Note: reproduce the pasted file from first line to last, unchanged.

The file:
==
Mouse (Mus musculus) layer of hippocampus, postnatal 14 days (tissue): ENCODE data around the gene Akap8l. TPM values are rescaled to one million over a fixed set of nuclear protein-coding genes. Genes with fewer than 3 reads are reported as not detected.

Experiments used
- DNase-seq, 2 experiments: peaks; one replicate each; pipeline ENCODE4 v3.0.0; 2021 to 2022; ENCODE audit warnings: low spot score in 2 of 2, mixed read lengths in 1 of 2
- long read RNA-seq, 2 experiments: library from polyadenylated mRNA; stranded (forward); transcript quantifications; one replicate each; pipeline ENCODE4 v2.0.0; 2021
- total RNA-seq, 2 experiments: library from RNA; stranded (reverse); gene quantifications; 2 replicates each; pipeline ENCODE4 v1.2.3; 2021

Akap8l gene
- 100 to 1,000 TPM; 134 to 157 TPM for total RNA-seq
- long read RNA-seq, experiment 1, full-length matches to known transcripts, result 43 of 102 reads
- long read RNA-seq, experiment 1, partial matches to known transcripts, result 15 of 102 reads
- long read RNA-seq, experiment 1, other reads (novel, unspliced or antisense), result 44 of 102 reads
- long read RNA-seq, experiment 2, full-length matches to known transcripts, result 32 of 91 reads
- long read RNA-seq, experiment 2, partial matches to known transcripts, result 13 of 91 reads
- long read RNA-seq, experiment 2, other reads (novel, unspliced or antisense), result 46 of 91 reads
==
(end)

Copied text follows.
Mouse (Mus musculus) layer of hippocampus, postnatal 14 days (tissue): ENCODE data around the gene Akap8l. TPM values are rescaled to one million over a fixed set of nuclear protein-coding genes. Genes with fewer than 3 reads are reported as not detected.

Experiments used
- DNase-seq, 2 experiments: peaks; one replicate each; pipeline ENCODE4 v3.0.0; 2021 to 2022; ENCODE audit warnings: low spot score in 2 of 2, mixed read lengths in 1 of 2
- long read RNA-seq, 2 experiments: library from polyadenylated mRNA; stranded (forward); transcript quantifications; one replicate each; pipeline ENCODE4 v2.0.0; 2021
- total RNA-seq, 2 experiments: library from RNA; stranded (reverse); gene quantifications; 2 replicates each; pipeline ENCODE4 v1.2.3; 2021

Akap8l gene
- 100 to 1,000 TPM; 134 to 157 TPM for total RNA-seq
- long read RNA-seq, experiment 1, full-length matches to known transcripts, result 43 of 102 reads
- long read RNA-seq, experiment 1, partial matches to known transcripts, result 15 of 102 reads
- long read RNA-seq, experiment 1, other reads (novel, unspliced or antisense), result 44 of 102 reads
- long read RNA-seq, experiment 2, full-length matches to known transcripts, result 32 of 91 reads
- long read RNA-seq, experiment 2, partial matches to known transcripts, result 13 of 91 reads
- long read RNA-seq, experiment 2, other reads (novel, unspliced or antisense), result 46 of 91 reads